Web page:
Most drummers, who are true to the art of playing, know that drum related hand pain is imminent the longer you play a set. It is quite frustrating, whether you play a lot or you are getting older when the dreaded drum pains start to course through your hands.
Your hands are essential when holding drumsticks and keeping the rhythm going strong. Fortunately, there are ways to help with this pain, so you can rock out exactly how you like!
There's no need to reach for the Ibuprofen. Consider these top tips to help you eliminate pain moving forward...
As phones take over our lives more and more every day, our bodies are starting to break down quicker than ever before. Texting and swiping left and right is causing tendonitis and carpal tunnel in people that are way too young to exhibit these problems.
Try spending less time on social media and more time honing your skills on the trap. Your hands will thank you in the long run.
Some people stick with the same sticks over time. However, as you get older, it helps to add new sticks to your repertoire.
Thin sticks are big culprits for making human hands hurt. Sure, they might be comfortable to use, but new, heavier sticks can help lessen the blow. Furthermore, limit your use of slick lacquer drumsticks and use more matte finishes. Drumsticks with a matte finish allow for better grip instead of the traditional slick lacquer which can get slippery when the hands start to sweat.
If you’d rather stay with the same classic lacquer sticks, then consider using gloves to help with grip. Many of these gloves are breathable with great grip to help you hold sticks properly. Also, drum tape is a real thing, believe it or not. Drum tape works similarly to a hockey player who uses tape on his or her stick. Same can be said about using tape on drum sticks to help limit shock that reaches the hands.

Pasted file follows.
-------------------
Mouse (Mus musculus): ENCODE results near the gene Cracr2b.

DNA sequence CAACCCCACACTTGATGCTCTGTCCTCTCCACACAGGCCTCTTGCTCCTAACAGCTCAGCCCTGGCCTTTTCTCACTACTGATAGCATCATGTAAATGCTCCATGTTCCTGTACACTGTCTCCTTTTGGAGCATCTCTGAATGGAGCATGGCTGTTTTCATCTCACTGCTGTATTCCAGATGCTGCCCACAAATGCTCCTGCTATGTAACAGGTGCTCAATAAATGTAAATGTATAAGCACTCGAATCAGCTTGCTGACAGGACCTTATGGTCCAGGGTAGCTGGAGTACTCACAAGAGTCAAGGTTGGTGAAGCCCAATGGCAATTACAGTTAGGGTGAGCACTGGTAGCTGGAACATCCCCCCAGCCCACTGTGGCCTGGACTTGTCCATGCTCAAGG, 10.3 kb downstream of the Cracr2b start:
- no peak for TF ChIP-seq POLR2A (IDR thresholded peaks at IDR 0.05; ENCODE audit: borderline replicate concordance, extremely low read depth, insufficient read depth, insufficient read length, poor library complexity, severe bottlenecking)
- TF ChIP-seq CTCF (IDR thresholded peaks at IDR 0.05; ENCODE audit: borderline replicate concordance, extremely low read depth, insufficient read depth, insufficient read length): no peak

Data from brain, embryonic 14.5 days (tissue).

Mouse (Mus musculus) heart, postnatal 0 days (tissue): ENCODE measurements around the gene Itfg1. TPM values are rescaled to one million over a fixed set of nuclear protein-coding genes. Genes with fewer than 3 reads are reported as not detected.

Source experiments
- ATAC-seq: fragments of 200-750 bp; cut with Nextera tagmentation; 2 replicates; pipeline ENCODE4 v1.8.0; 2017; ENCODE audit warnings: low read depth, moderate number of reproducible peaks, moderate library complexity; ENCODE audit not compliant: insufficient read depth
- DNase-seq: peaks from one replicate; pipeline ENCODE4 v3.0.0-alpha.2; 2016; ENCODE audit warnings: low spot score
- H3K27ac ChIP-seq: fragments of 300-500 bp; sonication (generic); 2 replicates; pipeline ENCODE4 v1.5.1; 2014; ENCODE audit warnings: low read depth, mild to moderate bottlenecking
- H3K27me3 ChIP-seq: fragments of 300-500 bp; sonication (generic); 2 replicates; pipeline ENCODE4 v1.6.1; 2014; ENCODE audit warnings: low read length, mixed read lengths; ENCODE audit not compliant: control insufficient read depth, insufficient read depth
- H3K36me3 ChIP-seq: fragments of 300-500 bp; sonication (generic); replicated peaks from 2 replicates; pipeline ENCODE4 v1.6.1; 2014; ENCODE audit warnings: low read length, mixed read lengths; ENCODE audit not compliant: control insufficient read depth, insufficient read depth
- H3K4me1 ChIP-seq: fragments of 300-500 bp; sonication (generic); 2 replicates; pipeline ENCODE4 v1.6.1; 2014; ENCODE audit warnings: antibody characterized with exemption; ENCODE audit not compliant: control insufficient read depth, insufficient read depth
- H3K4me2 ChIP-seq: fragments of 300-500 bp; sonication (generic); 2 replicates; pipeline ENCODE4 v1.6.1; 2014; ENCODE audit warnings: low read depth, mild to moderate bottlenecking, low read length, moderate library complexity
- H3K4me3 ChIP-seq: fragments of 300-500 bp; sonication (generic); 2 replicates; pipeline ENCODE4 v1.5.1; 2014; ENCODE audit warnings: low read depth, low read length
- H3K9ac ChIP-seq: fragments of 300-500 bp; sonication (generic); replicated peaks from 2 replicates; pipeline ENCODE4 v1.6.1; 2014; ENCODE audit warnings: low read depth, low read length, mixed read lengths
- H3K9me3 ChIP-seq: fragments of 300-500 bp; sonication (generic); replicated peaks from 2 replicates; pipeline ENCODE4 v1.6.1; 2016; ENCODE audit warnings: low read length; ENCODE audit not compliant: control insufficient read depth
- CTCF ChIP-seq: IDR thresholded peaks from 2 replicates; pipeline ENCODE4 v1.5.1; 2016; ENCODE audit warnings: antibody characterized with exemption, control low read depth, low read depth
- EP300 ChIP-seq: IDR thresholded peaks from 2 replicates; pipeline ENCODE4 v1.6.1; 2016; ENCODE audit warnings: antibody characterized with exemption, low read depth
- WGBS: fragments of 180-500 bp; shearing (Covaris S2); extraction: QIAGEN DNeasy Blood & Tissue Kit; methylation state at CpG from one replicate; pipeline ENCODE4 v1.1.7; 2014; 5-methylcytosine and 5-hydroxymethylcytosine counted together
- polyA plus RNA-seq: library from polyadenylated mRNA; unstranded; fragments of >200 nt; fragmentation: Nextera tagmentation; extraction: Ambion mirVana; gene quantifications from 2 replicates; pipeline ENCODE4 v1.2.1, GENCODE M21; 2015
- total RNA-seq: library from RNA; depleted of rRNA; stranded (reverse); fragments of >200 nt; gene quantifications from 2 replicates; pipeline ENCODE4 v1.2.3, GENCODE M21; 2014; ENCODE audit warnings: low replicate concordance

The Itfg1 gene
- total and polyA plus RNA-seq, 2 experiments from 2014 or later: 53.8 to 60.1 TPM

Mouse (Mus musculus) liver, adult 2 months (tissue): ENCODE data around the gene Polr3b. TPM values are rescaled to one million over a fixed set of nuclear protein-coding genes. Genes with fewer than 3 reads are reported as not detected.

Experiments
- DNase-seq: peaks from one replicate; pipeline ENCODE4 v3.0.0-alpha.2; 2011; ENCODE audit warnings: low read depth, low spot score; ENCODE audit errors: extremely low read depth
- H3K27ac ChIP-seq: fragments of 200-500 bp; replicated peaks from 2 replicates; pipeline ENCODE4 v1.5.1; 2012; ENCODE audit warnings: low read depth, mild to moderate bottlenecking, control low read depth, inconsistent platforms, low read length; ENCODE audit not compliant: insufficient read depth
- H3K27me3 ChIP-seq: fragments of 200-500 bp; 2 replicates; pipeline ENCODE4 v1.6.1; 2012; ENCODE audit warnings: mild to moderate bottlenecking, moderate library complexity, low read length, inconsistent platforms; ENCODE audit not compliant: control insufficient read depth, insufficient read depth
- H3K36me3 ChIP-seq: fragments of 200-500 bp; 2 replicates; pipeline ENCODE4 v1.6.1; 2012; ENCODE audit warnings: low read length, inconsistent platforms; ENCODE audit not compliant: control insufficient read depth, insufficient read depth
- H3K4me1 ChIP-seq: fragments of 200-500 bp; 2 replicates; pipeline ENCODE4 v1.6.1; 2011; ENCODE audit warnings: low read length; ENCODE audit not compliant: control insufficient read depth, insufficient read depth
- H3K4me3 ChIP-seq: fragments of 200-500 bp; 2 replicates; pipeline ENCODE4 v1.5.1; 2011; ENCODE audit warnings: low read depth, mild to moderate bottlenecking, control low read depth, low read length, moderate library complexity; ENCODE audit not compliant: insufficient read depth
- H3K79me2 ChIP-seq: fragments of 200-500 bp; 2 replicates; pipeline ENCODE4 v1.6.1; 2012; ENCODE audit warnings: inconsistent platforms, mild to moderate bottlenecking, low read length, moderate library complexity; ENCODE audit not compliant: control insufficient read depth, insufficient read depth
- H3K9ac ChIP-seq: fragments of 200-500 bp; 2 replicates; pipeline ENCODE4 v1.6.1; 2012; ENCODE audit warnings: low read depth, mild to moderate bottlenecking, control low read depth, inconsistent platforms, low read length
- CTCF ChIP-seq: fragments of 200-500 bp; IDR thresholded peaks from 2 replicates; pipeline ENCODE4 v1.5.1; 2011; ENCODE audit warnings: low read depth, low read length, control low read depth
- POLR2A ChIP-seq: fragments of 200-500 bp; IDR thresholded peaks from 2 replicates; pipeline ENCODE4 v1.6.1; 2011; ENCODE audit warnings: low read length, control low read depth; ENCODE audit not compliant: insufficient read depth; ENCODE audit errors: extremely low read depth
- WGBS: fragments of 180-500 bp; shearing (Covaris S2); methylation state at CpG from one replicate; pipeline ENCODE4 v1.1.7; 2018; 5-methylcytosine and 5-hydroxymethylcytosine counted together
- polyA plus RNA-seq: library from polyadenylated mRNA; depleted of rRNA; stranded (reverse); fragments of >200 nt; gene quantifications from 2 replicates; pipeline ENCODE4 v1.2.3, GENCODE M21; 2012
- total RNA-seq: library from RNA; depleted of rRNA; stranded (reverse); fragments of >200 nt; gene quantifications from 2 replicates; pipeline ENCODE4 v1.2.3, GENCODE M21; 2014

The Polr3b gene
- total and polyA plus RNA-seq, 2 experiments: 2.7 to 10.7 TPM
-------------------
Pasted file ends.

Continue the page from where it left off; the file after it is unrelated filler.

If all has failed to this point, you may need to change your grip. Over time, bad habits can be created and it can wreck your hands when drumming. Make sure to grab the drumsticks lightly and release tension from any tight grips. Because hand muscles cramp over time, relaxing the hand is key to allow the hand to work properly when drumming.
Just like before and after exercise, it is important to stretch, so the hands can be warmed up before drumming.
Try as many stretches that involve the fingers to prime your drumming hands. Cross your fingers together like you are praying, and stretch the arms out in front of you to limber up your hands for drumming. Essential oils, like Cyprus, can help with circulation as you do your stretches. Just rub a few drops on your hands, and you will start to reap the benefits.
Just like with any sport, it is imperative to stay hydrated. The same can be said with drumming. Now, hydrating properly really only involves water. Stay away from beer and other alcoholic beverages. Imagine lights on a stage to have the same potency as the sun shining on athletes. Staying hydrated will help you stay focused and energized throughout your drumming set.
This is a common sports treatment, but it can also be used for a drummer with hand related pain.
Next, you should ICE the hand that is throbbing in pain. Do not put ice directly on the hand, but wrap an ice pack in a towel and place it on the hand. Also, you can fill a bag with ice and wrap with a paper towel.
Then, you should COMPRESS the ice to the hand. Leave the ice on the hand for a minimum of 5 minutes up to 10 minutes. That should be enough time to help your hand while limiting the swelling.
Lastly, you should keep your hand that is hurting ELEVATED. This allows for blood flow to get to the hand quicker, and your hand will feel better in no time.
With just a few tips, there should be plenty of ways to try and solve your drum related pain. Remember that it is very important that you think about your health when drumming because your body needs to be at prime health, so you stay on beat and stay accurate during awesome fills. Good luck and to give your hands some rest.
My name is Austin and I'm the founder of Consordini, a comprehensive music advice guide. I have a true passion for music, and have been playing the drums for the last 8 years (I now the dreaded drummers hand pain all too well!)